Characters: 3 What I loved about The Cheerleaders was how real the characters were. They had a weight and gravity that you see hints of in this book, but it isn't quite all the way there. Kacey is the best fleshed out of all the characters. She makes a great main character as she straddles the inside and outside of Broken Falls. While her family members don't have her sense of gravity, their plotted d…

How Do You Read?

Today, I'm talking a little bit about my favorite ways to read books. There are so many options now whether you're a digital reader or print reader! It's easier than ever to get your hands on a book! It seems like everyone has a strong opinion about which form is better, but, honestly, I end to love whatever I'm reading at the moment. I switch back and forth between wanting to read in each format, and that's actually one way I work through my TBR.

Hardcovers: 3 I have a serious love-hate relationship with this format. The truth of the matter, though, is that hardcovers are the best made print books you can get your hands on. The binding stays in tact as you read, the paper tends to be higher quality, and, if you're a book blogger like me, you can protect the dust jacket to get the perfect picture for your review. They sit nicely on shelves too.
But that's pretty much where my love for hard bound books end. They're awesome for every part of reading excep…

The Cheerleaders

The Cheerleaders by Kara Thomas (372 pages)
Overview: Five years ago, five cheerleaders on the same high school squad died in three separate incidents, but how separate were they? That's what Monica wants to know. Her sister, Jen, was the last teen to die in the tragedy when she died by suicide, but Monica isn't convinced it was simply survivors guilt at play. She's also not convinced that Jack Canning was truly at fault for two girls murders or that the car accident that took the final two girls was really an accident. With an unlikely friend by her side, Monica sets out to dig up the truth about what really happened to those five girls even if it jeopardizes her own life. Overall: 4.5

Characters: 5 I loved Monica's voice. Even though it's told in third person, her character really shined through. Despite making some poor choices and putting herself in dangerous situations, she does strive to do what she thinks will bring truth or justice. Ginny, a girl she connects…

There's Someone Inside Your House

There's Someone Inside Your House by Stephanie Perkins (287 pages)
Overview: High schoolers are getting murdered. That's the reality in Osborne, Nebraska one fall before Halloween. Each body is stabbed and mutilated. The star of the drama department falls first. The students that follow are the brightest and the ringleaders from their social clicks. The patterns appear and disappear, and the tiny police force can't make heads or tales of it, which is where recent arrival Makani and, her maybe boyfriend and brother of a police officer, Ollie come in. They're both dedicated to predicting the killer's next move before they, or anyone else, end up the next victims. Overall: 4 

Characters: 4 Overall, there was a good bunch of characters. The story is an omniscient third person,  but it mostly centers on Makani. She's recently moved in with her grandmother after a mysterious incident in her native Hawaii required her to move to Nebraska to start over. Ollie is her fema…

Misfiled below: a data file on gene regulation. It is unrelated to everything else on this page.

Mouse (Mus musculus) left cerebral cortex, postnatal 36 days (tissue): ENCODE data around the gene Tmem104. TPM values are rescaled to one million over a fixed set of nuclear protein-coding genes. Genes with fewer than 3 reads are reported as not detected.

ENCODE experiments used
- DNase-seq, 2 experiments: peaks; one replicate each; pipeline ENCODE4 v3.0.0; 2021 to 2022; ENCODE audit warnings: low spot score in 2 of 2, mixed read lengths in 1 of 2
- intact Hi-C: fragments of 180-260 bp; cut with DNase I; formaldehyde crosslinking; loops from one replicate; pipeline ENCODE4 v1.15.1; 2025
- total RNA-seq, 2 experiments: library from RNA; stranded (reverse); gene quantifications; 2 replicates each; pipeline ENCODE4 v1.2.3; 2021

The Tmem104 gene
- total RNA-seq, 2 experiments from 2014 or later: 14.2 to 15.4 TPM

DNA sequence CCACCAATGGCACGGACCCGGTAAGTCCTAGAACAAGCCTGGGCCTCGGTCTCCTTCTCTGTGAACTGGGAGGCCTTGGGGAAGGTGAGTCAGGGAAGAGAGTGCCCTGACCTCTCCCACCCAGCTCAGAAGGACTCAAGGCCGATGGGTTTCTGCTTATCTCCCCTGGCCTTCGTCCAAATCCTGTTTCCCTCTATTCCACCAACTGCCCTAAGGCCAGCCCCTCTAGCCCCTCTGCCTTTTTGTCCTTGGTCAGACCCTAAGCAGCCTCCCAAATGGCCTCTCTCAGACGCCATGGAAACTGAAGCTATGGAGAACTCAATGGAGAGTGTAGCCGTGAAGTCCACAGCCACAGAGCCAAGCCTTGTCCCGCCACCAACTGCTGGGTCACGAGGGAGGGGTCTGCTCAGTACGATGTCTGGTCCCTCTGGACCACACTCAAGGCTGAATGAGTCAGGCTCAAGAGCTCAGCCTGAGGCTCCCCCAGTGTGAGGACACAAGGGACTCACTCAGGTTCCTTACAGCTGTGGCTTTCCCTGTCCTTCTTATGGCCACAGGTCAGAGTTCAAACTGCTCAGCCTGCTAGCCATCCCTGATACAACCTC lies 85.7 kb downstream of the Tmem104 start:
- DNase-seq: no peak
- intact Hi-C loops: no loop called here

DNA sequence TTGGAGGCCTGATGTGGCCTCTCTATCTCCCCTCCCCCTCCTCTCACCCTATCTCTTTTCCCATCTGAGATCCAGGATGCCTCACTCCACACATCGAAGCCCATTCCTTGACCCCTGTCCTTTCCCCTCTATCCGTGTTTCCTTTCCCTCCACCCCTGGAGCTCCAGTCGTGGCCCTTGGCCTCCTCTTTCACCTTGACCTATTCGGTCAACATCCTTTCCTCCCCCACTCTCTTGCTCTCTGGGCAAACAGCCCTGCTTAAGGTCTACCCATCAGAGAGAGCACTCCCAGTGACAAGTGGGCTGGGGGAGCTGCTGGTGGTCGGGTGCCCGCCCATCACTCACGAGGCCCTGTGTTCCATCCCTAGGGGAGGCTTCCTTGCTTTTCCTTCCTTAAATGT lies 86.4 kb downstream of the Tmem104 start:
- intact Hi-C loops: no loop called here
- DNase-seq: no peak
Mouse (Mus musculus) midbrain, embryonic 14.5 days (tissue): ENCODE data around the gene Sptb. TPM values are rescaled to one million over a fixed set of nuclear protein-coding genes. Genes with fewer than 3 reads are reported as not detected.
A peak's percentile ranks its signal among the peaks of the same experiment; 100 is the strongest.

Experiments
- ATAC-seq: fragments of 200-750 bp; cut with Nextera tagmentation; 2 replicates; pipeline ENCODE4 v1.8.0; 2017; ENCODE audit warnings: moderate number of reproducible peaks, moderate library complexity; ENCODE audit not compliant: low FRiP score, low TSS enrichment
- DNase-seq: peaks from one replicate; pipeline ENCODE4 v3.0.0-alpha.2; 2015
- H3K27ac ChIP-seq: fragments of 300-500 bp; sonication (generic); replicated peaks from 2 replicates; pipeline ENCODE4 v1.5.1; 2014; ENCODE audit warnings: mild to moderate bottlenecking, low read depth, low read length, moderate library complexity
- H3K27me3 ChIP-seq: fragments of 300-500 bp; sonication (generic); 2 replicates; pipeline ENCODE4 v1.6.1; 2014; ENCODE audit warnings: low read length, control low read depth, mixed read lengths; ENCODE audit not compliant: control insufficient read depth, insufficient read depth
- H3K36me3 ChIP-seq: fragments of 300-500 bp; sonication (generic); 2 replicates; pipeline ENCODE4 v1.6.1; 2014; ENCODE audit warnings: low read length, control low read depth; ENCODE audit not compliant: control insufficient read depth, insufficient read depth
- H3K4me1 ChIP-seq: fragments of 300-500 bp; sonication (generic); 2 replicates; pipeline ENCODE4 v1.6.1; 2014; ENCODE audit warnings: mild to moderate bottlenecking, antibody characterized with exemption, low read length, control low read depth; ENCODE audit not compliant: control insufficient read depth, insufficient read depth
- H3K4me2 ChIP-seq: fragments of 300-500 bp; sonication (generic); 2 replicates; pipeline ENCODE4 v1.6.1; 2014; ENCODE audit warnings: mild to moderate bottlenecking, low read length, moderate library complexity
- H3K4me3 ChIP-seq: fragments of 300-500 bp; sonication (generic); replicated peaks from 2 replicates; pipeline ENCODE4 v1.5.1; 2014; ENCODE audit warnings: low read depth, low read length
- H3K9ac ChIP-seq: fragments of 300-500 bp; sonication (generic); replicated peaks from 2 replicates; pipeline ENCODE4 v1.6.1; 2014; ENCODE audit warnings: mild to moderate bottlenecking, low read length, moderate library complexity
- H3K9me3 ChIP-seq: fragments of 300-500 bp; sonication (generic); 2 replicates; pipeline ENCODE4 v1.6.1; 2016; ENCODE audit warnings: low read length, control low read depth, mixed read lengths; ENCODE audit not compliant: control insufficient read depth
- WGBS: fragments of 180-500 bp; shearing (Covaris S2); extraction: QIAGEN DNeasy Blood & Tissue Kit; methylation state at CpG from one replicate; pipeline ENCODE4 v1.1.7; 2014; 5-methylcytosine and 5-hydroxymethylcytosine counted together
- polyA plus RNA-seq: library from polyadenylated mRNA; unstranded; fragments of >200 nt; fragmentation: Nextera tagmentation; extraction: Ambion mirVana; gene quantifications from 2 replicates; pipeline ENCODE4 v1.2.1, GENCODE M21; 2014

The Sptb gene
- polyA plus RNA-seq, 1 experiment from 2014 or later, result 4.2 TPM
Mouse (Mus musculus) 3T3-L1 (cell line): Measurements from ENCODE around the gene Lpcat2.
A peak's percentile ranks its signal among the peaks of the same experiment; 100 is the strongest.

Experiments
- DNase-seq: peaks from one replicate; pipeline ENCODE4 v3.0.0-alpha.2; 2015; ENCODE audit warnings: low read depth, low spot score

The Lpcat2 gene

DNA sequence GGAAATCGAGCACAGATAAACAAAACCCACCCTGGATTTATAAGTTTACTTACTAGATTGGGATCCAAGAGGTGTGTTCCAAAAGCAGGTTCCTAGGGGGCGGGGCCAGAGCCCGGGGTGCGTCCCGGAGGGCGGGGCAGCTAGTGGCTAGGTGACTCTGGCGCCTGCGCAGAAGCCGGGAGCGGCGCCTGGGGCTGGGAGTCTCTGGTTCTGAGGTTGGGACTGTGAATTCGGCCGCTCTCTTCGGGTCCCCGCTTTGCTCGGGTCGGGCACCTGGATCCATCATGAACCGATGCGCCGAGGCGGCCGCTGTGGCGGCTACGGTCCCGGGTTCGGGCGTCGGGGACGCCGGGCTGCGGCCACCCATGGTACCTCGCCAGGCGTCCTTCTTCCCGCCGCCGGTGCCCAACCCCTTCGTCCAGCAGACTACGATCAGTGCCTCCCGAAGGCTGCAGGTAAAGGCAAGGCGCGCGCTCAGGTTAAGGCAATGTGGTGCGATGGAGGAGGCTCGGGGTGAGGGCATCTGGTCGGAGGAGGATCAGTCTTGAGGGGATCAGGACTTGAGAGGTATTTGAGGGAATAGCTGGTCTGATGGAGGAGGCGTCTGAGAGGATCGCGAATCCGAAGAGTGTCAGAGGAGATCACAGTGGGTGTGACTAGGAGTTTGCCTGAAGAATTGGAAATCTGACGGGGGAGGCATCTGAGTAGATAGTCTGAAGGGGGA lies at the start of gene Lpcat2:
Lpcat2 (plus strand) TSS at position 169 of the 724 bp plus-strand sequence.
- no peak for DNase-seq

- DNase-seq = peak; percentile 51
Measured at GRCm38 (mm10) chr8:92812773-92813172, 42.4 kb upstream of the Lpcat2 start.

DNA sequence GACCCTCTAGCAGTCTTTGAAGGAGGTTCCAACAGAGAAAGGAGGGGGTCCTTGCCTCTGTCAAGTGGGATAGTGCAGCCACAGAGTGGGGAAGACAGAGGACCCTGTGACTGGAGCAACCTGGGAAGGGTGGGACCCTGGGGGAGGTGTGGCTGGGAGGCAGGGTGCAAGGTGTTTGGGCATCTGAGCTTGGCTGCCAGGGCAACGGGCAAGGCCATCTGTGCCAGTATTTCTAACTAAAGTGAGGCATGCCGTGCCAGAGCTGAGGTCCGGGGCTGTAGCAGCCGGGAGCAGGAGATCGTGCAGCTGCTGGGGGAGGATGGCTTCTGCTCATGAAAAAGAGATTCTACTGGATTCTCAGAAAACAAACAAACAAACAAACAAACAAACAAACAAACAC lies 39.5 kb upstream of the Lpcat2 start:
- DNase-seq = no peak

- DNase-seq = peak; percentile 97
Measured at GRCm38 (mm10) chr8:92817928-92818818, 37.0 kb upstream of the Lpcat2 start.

Imagine Us Happy

Imagine Us Happy by Jennifer Yu (October 23)
Overview: Stella Canvas knows that her love story is disappointing. That's why she tells you how it ends from the outset. The final fight is the opening chapter. From there, we learn about their tumultuous, unhealthy relationship that started in philosophy class and went up in flames when they realize that they're just two teenagers, and it's impossible to be the world for each other. While dealing with the scraps of her own relationship, Stella is also contending with her parents constant fighting and her two best friends who are slowly slipping away from her as she falls into Kevin. Most of all, Stella is fighting to get to a place of stability with her own depression. Overall: 5 

Characters: 5 Everyone in this book is so real. From her best friends Katie and Lin to her struggling parents and Kevin's best friend, Yago. Even passive characters have their own motivations and complexities.
I loved Stella. Her battle with depres…

Broken Things

Broken Things by Lauren Oliver (408 pages)
Overview: Brynn, Mia, and Owen have been living in exile since they were twelve and thirteen years old for a crime they did not commit. They were not involved in the Summer's murder. They were framed by their fan fiction and a clueless police force that needed a scapegoat. Mia has been forced to homeschool through high school, unable to leave her house. But it hasn't been all bad. Two years ago her now best friend Abby moved to town and joined her schooling group. Owen has been at boarding school in Scotland where he started over after being acquitted, and Brynn has been artificially extending her time in rehab since her accidental almost overdose after Summer's death. That's where the story begins with Mia coming to get Brynn out of rehab so they can clear their names once and for all. Overall: 4 

Characters: 4 I enjoyed the whole cast. Brynn was probably my favorite because she had the strongest identity of the group and also …

A Very Large Expanse of Sea

A Very Large Expanse of Sea by Tahereh Mafi (October 16)
Overview: Shirin has gone to twelve different schools. Jumping from city to city, state to state, and even country to country, Shirin's parents are always in search of a better life. But a new place didn't always mean better, and Shirin knows that well. Being a young woman who chooses to wear a hijab makes her both an object of crude fascination and, in 2002 post 9/11 world, an object of ridicule. No one around her understands her choices, and, worse, they don't bother to listen about how it makes her feel empowered. She's, sadly, come to expect the negativity, though at every new place she walks into. She lives her life constantly on guard against the abuse of the world which makes it hard for her to understand new boy Ocean's kindness and interest in her as a person. Can she learn to trust someone else enough to let him in? Overall: 5

Characters: 5 Wow. Shirin is an amazing character both in general and as a …